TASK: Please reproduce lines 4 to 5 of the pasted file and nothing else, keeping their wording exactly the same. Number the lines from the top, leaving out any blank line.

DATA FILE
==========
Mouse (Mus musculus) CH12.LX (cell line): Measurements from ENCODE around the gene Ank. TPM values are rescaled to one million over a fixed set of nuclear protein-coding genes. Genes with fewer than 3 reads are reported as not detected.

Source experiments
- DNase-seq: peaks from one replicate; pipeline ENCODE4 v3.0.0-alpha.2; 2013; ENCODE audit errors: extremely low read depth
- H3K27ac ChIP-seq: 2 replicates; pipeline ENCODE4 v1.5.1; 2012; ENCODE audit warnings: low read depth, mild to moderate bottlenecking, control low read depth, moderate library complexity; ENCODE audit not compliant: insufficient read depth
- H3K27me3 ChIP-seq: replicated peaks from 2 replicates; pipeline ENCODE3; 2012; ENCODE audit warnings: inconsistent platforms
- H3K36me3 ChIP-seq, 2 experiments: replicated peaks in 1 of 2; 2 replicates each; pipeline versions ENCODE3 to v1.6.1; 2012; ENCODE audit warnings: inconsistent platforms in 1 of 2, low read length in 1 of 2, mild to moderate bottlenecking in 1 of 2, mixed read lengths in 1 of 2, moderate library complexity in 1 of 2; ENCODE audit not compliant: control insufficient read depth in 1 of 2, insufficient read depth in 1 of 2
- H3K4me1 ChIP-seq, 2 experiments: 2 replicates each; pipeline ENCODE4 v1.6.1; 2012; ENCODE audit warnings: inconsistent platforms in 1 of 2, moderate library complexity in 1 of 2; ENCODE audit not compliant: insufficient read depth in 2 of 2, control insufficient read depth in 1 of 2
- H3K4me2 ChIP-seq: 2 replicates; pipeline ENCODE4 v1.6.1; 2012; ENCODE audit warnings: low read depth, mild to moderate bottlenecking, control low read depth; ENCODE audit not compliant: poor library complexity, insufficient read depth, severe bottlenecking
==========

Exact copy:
- H3K27ac ChIP-seq: 2 replicates; pipeline ENCODE4 v1.5.1; 2012; ENCODE audit warnings: low read depth, mild to moderate bottlenecking, control low read depth, moderate library complexity; ENCODE audit not compliant: insufficient read depth
- H3K27me3 ChIP-seq: replicated peaks from 2 replicates; pipeline ENCODE3; 2012; ENCODE audit warnings: inconsistent platforms